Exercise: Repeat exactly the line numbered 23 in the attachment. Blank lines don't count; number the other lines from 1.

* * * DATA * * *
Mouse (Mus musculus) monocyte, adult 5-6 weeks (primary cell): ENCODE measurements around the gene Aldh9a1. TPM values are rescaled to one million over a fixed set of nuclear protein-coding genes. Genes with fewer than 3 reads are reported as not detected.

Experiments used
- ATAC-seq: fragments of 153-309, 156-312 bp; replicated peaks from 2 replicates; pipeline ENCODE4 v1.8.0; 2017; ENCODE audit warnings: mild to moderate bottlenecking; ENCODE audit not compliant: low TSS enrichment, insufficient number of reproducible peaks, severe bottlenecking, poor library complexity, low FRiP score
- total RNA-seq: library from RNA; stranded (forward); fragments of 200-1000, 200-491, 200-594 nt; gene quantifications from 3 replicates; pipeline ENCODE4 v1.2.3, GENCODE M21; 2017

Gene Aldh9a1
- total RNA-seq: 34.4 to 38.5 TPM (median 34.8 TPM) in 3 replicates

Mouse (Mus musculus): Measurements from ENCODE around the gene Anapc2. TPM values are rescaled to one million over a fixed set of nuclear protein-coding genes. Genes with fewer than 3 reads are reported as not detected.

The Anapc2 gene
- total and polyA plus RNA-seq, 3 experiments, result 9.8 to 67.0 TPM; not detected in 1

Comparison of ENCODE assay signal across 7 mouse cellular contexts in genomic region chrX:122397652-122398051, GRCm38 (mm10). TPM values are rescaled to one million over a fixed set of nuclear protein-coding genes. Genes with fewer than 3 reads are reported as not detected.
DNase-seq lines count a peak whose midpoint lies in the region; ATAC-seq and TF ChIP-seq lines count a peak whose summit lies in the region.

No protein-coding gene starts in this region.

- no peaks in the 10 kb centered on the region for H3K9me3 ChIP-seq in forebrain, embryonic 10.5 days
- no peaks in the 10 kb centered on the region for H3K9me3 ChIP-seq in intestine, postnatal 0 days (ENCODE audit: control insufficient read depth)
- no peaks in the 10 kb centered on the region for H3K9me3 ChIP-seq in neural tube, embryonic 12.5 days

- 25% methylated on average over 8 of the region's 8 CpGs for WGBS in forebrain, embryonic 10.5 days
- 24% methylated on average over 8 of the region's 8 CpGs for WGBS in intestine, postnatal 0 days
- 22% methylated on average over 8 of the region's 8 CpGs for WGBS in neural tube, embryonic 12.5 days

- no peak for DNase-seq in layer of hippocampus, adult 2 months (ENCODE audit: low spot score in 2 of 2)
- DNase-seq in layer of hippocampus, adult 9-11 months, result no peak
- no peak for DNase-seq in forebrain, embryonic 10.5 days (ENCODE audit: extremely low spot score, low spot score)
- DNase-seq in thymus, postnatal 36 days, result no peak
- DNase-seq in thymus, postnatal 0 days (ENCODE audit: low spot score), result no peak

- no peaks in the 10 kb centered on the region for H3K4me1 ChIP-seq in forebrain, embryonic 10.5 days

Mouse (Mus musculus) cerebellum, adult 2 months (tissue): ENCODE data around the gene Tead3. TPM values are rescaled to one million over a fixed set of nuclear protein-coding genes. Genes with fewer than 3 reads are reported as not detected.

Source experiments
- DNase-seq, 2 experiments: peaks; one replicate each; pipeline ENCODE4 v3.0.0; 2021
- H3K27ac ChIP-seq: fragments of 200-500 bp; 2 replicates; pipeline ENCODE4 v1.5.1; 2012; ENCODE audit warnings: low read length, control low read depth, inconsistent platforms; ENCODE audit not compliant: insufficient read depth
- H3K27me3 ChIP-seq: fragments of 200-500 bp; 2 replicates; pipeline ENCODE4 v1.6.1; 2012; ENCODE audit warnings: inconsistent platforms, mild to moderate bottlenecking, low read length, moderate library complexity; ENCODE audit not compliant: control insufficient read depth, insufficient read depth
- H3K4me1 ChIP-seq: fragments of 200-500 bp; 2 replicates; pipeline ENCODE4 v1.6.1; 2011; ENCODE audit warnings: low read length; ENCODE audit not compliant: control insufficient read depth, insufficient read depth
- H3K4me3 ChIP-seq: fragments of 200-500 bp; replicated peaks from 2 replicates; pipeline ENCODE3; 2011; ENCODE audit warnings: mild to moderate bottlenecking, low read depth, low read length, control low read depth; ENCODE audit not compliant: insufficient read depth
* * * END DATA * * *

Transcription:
- DNase-seq in thymus, postnatal 0 days (ENCODE audit: low spot score), result no peak